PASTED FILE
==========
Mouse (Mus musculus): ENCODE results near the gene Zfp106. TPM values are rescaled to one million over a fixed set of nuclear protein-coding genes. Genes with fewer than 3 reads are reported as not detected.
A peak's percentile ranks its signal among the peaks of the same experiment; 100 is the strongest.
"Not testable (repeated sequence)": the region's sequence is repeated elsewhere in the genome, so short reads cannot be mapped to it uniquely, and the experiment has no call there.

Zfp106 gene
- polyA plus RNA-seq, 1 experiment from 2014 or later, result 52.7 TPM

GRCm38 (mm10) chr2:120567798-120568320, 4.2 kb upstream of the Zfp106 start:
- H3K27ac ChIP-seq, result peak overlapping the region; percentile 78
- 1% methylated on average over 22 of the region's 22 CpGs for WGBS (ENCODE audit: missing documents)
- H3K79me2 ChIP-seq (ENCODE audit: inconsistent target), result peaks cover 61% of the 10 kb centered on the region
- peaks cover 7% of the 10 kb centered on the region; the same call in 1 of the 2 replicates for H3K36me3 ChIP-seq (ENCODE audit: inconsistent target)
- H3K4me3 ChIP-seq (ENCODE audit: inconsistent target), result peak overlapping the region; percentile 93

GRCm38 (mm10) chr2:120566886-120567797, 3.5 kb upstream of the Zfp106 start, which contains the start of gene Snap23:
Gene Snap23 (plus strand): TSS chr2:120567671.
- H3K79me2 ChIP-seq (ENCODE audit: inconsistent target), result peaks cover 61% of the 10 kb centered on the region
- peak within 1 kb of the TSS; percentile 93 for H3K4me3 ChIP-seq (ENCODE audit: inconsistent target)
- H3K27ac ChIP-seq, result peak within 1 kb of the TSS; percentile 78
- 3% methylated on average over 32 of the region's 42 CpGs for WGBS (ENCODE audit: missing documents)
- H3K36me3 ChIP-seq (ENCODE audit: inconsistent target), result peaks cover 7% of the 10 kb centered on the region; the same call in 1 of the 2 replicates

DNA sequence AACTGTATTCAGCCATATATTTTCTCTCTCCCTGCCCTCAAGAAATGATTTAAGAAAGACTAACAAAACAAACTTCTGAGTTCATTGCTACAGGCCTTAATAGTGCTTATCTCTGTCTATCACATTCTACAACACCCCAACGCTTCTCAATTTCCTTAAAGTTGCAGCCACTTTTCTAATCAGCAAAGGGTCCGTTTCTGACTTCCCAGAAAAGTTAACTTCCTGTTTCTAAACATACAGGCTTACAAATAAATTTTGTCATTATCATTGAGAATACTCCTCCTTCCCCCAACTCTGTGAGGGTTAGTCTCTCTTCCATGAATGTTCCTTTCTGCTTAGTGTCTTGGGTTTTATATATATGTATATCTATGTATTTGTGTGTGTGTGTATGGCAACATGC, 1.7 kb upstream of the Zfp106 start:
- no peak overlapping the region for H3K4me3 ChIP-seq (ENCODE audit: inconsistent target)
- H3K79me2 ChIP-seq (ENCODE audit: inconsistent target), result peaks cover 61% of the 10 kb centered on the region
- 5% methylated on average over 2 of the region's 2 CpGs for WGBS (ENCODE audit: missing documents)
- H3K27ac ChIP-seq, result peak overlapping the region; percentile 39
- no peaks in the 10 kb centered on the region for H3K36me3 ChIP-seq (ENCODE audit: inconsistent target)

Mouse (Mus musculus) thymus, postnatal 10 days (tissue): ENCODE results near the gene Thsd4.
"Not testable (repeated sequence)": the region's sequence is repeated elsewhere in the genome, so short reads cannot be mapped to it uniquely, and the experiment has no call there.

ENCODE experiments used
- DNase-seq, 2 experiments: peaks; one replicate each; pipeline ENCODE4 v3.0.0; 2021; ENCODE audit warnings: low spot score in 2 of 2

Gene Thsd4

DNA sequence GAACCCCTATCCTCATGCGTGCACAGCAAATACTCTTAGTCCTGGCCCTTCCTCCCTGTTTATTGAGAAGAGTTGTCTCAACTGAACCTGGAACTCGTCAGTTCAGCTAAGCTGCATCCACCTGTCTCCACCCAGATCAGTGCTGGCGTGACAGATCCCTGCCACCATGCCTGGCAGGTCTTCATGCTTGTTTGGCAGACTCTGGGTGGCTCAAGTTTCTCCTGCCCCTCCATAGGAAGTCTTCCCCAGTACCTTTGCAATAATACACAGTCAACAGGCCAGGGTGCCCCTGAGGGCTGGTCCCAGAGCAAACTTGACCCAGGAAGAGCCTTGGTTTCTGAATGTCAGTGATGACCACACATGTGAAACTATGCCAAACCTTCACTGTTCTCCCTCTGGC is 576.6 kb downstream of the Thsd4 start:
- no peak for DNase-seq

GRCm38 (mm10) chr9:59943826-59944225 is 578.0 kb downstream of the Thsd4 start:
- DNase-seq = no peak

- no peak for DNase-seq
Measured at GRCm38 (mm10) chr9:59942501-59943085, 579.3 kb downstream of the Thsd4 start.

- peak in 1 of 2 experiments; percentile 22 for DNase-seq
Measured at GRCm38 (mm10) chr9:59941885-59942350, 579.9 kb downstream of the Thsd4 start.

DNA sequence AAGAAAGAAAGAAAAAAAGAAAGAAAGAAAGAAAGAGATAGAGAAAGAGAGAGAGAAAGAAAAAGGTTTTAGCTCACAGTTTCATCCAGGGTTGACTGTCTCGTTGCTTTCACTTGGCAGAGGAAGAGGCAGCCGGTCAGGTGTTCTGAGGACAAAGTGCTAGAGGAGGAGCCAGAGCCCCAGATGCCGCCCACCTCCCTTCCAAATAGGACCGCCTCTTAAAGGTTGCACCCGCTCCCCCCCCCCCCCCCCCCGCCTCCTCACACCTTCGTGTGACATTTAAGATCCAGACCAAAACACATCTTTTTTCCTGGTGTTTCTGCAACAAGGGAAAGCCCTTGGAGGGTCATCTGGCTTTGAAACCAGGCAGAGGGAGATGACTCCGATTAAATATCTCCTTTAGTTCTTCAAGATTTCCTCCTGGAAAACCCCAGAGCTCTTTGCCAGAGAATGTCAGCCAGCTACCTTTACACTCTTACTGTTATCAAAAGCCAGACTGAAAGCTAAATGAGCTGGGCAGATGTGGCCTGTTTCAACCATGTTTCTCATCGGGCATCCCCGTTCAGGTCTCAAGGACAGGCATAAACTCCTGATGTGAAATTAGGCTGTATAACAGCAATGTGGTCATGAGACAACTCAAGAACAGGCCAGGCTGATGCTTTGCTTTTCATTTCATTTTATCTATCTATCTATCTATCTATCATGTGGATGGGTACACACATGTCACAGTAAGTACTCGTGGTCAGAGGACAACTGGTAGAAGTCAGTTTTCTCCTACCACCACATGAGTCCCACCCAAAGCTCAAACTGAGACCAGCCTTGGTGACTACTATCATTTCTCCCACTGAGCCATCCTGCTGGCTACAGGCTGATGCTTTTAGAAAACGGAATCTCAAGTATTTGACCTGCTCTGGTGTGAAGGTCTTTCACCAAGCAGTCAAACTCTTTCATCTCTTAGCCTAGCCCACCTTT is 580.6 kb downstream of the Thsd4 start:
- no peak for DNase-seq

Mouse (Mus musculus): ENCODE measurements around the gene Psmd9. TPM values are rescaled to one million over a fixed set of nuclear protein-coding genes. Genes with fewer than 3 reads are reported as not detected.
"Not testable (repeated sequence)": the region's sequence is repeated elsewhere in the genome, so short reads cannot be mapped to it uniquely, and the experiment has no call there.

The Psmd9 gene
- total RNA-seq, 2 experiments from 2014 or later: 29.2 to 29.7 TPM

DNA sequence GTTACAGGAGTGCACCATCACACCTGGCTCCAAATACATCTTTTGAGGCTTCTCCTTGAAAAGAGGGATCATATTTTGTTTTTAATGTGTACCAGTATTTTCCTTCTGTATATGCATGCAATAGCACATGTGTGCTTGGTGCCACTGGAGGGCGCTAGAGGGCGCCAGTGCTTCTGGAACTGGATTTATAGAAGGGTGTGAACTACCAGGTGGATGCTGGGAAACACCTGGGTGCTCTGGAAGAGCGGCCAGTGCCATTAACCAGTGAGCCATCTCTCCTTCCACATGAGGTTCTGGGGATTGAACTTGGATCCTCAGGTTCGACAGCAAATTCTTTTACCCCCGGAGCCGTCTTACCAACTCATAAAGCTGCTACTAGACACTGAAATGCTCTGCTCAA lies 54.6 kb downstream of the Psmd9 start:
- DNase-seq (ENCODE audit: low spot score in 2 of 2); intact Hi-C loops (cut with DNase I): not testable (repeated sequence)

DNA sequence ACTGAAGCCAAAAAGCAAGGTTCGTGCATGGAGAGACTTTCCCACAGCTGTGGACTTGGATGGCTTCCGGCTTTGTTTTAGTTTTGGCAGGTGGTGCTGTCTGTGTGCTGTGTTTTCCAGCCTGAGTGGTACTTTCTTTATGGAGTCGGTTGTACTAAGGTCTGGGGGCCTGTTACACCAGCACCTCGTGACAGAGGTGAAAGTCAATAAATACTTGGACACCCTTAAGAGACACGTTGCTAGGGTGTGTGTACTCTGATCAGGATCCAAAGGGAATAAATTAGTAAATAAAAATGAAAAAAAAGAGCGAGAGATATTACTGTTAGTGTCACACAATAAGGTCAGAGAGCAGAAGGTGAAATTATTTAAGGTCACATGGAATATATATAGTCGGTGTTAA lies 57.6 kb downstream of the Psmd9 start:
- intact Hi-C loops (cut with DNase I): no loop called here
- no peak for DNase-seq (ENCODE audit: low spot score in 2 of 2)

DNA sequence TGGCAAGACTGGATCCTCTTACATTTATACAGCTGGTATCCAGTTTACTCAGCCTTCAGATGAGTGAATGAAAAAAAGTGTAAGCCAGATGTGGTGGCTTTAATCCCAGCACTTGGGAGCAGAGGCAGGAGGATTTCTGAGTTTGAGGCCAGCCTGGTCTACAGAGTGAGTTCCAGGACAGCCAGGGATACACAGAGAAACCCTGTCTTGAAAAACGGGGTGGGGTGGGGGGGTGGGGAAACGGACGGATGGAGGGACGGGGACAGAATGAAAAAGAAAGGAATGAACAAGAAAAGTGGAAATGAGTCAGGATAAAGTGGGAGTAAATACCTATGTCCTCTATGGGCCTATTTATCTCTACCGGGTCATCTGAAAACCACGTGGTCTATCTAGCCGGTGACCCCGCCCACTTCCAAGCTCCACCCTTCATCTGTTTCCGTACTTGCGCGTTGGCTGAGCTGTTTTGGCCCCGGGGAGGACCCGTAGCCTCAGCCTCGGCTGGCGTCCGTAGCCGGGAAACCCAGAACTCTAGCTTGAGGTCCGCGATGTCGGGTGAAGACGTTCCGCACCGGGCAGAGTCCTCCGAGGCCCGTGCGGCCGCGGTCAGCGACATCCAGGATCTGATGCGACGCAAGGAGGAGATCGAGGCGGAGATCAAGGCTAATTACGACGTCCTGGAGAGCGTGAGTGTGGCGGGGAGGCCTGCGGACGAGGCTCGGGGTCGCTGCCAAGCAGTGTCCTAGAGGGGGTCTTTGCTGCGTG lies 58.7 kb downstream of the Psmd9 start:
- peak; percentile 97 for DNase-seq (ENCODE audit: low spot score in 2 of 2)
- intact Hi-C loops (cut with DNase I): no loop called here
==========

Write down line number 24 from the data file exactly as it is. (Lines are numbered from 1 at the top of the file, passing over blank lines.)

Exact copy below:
- no peaks in the 10 kb centered on the region for H3K36me3 ChIP-seq (ENCODE audit: inconsistent target)